A more straightforward, cheaper and still effective method of pre-surgery infection control is underway in Wellington Hospital thanks to a nurse quality project.
The hospital has swapped using an antibiotic cream applied in the nose before and after cardiac surgery – to prevent staphylococcus aureus (staph) surgical site infections – and replaced it with an antiseptic iodine nasal swab instead.
The change to the ‘anti-staph’ infection prevention bundle was initiated by infection prevention and control (IPC) clinical nurse specialist Karen Corban with the support of her mentors cardiothoracic surgeon Sean Galvin and microbiologist Professor Tim Blackmore.
Corban said the project arose when she chose to audit the hospital’s cardiac surgery anti-staph bundle as part of an IPC quality improvement course being offered through the Health Quality and Safety Commission (HQSC) and linked to its national surgical site infection (SSI) improvement project.
Wellington Hospital had introduced an anti-staph bundle two years ago, targeted at reducing cardiac SSIs, that included an antiseptic body wipe (chlorhexidine) and also applying mupirocin (also known as Bactroban) antibiotic cream in the nose before and after surgery.
Corban said the audit showed up low compliance with the mupirocin ointment component of the bundle, which involved applying the antibiotic cream the night before surgery and then twice a day for five days. A brain storming session with ward staff found non-compliance was due to a number of reasons including the cream going missing and not all staff being aware of the need for the twice-daily regime. Staff questioned why there wasn’t something that only needed to be done once to reduce the risk of nasal bacteria causing SSIs.
Looking for an answer she turned to her mentors Galvin, who was part of the HQSC’s group looking at preventing cardiac SSI, and Blackmore, who was leading the DHB’s antimicrobial stewardship project. At the same time late last year HQSC put out an anti-staph bundle discussion paper that examined the latest literature and suggested that an antiseptic nasal swab containing an iodine product could be just as effective as mupirocin. (See related research articles below).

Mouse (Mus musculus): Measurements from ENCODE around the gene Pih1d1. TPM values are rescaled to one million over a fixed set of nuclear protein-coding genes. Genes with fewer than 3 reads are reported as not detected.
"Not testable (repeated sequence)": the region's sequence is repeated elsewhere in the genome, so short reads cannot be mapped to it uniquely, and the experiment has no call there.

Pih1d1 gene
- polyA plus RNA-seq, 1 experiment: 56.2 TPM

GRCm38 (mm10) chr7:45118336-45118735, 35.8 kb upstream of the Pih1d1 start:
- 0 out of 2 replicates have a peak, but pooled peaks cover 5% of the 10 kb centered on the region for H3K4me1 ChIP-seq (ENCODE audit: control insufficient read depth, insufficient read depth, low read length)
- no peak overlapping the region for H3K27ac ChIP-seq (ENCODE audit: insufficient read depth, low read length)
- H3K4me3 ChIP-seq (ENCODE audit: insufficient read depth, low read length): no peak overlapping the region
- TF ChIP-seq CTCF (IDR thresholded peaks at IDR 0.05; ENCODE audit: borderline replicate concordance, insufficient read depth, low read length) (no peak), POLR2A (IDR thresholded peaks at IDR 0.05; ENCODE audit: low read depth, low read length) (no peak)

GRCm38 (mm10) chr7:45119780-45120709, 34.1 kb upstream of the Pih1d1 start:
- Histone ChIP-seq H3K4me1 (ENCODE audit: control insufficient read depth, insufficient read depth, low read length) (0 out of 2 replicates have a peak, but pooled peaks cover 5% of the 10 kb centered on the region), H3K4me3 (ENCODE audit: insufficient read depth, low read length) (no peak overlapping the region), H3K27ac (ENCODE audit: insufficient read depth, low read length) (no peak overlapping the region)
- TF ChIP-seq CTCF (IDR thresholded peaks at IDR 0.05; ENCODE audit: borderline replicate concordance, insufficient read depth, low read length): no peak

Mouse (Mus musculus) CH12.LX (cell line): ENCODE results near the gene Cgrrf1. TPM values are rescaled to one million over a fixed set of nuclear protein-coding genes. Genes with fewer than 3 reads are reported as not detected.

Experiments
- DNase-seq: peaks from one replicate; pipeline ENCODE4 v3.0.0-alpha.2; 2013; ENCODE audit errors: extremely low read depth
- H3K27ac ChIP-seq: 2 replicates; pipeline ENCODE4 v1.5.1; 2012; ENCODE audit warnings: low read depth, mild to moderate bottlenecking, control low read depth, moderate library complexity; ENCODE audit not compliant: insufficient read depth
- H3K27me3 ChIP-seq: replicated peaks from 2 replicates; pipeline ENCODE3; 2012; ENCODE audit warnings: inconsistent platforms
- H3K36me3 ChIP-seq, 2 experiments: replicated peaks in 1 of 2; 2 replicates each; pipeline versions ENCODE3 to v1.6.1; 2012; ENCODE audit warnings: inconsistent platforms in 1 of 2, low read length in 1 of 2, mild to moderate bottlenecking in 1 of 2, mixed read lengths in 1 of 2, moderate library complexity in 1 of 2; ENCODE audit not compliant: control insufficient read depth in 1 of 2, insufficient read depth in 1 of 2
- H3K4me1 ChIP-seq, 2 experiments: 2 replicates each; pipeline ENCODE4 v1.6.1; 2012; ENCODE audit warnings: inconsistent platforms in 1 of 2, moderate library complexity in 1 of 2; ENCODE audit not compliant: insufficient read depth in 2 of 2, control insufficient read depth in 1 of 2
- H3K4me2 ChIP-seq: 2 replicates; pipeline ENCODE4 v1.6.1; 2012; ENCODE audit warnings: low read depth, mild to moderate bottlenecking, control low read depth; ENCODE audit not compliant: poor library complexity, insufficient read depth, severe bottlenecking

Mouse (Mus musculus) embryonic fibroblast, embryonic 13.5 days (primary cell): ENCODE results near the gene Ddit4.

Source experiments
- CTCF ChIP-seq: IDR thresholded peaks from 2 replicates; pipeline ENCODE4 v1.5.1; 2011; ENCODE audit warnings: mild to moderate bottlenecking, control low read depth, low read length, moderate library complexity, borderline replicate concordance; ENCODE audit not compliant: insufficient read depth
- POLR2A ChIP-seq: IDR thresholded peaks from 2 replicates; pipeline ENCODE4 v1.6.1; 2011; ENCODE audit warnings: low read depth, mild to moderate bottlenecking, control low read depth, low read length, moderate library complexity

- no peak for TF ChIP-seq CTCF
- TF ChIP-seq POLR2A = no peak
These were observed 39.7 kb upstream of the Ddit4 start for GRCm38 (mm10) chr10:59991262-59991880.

Corban said using an antiseptic rather than an antibiotic was also seen to reduce the risk of patients becoming resistant to mupirocin and meant the antibiotic cream could be saved for when it was needed to fight an infection. Using povidone-iodine swabs to decolonise the nose was also much cheaper with iodine swabs costing around 80c each compared to $50 per tube of antibiotic ointment. Corban said the swabs also reduced the need for some laboratory tests and in total the swabs could save around $100 per patient so the project had already saved about $25,000 since it got underway in January.
Another advantage was that the swabs only needed to be done once – about one to two hours before the patient went to theatre – and provided cover for 12 hours.
So the decision to swap from the antibiotic cream to swabbing from the start of this year was backed by nurses who felt they were being listened to and saw the swabbing as a more practical alternative. She said the move had also been supported by HQSC which was exploring different options for introducing anti-staph bundles to DHBs across the country.
Corban said part of the project was developing a process for carrying out the antiseptic swabbing that including testing it out by inserting swabs up her own nose and the nose of a fellow IPC nurse specialist. “When we taught the process we gave everyone a swab that they could do themselves, or utilise on each other, so they knew what it felt like to be a patient and have that up their nose.”
The swabbing process involves one swab in the first nostril for 30 seconds, followed by another swab for 30 seconds in the second nostril and then repeated with a further 30 second swab to each nostril.
An important part of the antiseptic swabbing was amount of contact time with the mucosa so Corban developed a swabbing technique and pattern that takes 30 seconds to complete so nurses don’t have to keep an eye on a fob watch.
Corban, an ex-cardiothoracic charge nurse, followed up the swabbing training by coming in to the ward 6.30am every morning for five days a week for 20 weeks to observe pre-surgery swabs being given. She then followed it up with two months of observing five swabs a week and now is down to three-monthly checking of swabbing technique.
A staph aureus information sheet was developed for registered nurses plus an information sheet for patients about the process. She also surveyed a 100 patients with more than 90 per cent of them reporting the swab process was neither pleasant or unpleasant and it was found to be well-tolerated.
The DHB does about 550 cardiac surgeries a year but is now looking to roll out the anti-staph bundle to orthopaedic surgery.
Corban, who has a masters in public health, said the success of anti-staph bundle project has also seen her invited by HQSC to join its anti-staph bundle working group.
Beboko S, Green D & Awad S (2015) Effect of a Preoperative Decontamination Protocol on Surgical Site Infections in Patients Undergoing Elective Orthopedic Surgery With Hardware Implantation. JAMA Surg. 2015;150(5):390-395. doi:10.1001/jamasurg.2014.3480
Anderson MJ, David M, Scholz M et al (2015) Efficacy of Skin and Nasal Povidone-Iodine Preparation against Mupirocin-Resistant Methicillin-Resistant Staphylococcus aureus and S. aureus within the Anterior Nares. Antimicrobial Agents and Chemotherapy 59(5)